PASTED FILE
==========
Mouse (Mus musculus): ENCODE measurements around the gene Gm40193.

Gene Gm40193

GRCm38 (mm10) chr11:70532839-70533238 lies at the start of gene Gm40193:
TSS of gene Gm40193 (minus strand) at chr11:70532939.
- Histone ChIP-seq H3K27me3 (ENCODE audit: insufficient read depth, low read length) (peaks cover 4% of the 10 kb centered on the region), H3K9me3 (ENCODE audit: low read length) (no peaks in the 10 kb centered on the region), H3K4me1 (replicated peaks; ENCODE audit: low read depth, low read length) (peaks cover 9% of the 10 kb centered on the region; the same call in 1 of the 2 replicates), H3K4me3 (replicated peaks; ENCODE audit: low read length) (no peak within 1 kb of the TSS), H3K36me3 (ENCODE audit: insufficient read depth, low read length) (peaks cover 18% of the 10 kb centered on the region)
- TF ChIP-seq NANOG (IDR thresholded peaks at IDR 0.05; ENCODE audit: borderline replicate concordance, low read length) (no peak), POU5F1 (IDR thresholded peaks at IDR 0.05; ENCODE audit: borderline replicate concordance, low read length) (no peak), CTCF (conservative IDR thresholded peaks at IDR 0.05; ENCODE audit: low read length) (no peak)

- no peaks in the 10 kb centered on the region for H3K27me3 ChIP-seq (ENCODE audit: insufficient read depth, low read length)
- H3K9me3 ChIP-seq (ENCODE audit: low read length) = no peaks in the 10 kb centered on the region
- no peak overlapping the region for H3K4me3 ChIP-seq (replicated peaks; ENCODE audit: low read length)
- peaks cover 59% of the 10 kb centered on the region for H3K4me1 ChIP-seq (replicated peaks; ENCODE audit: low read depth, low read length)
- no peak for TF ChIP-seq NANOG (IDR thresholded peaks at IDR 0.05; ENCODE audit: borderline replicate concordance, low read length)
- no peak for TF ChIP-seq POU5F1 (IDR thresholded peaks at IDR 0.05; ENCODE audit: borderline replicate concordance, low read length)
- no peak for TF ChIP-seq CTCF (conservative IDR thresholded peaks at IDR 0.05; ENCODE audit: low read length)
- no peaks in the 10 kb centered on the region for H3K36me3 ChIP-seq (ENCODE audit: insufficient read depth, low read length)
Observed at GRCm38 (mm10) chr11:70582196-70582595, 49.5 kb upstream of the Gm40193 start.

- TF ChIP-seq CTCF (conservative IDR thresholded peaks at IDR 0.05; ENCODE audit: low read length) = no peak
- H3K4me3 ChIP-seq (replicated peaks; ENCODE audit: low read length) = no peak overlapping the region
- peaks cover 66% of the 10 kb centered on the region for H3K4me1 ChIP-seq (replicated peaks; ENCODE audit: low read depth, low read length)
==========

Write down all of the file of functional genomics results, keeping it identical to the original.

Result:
Mouse (Mus musculus): ENCODE measurements around the gene Gm40193.

Gene Gm40193

GRCm38 (mm10) chr11:70532839-70533238 lies at the start of gene Gm40193:
TSS of gene Gm40193 (minus strand) at chr11:70532939.
- Histone ChIP-seq H3K27me3 (ENCODE audit: insufficient read depth, low read length) (peaks cover 4% of the 10 kb centered on the region), H3K9me3 (ENCODE audit: low read length) (no peaks in the 10 kb centered on the region), H3K4me1 (replicated peaks; ENCODE audit: low read depth, low read length) (peaks cover 9% of the 10 kb centered on the region; the same call in 1 of the 2 replicates), H3K4me3 (replicated peaks; ENCODE audit: low read length) (no peak within 1 kb of the TSS), H3K36me3 (ENCODE audit: insufficient read depth, low read length) (peaks cover 18% of the 10 kb centered on the region)
- TF ChIP-seq NANOG (IDR thresholded peaks at IDR 0.05; ENCODE audit: borderline replicate concordance, low read length) (no peak), POU5F1 (IDR thresholded peaks at IDR 0.05; ENCODE audit: borderline replicate concordance, low read length) (no peak), CTCF (conservative IDR thresholded peaks at IDR 0.05; ENCODE audit: low read length) (no peak)

- no peaks in the 10 kb centered on the region for H3K27me3 ChIP-seq (ENCODE audit: insufficient read depth, low read length)
- H3K9me3 ChIP-seq (ENCODE audit: low read length) = no peaks in the 10 kb centered on the region
- no peak overlapping the region for H3K4me3 ChIP-seq (replicated peaks; ENCODE audit: low read length)
- peaks cover 59% of the 10 kb centered on the region for H3K4me1 ChIP-seq (replicated peaks; ENCODE audit: low read depth, low read length)
- no peak for TF ChIP-seq NANOG (IDR thresholded peaks at IDR 0.05; ENCODE audit: borderline replicate concordance, low read length)
- no peak for TF ChIP-seq POU5F1 (IDR thresholded peaks at IDR 0.05; ENCODE audit: borderline replicate concordance, low read length)
- no peak for TF ChIP-seq CTCF (conservative IDR thresholded peaks at IDR 0.05; ENCODE audit: low read length)
- no peaks in the 10 kb centered on the region for H3K36me3 ChIP-seq (ENCODE audit: insufficient read depth, low read length)
Observed at GRCm38 (mm10) chr11:70582196-70582595, 49.5 kb upstream of the Gm40193 start.

- TF ChIP-seq CTCF (conservative IDR thresholded peaks at IDR 0.05; ENCODE audit: low read length) = no peak
- H3K4me3 ChIP-seq (replicated peaks; ENCODE audit: low read length) = no peak overlapping the region
- peaks cover 66% of the 10 kb centered on the region for H3K4me1 ChIP-seq (replicated peaks; ENCODE audit: low read depth, low read length)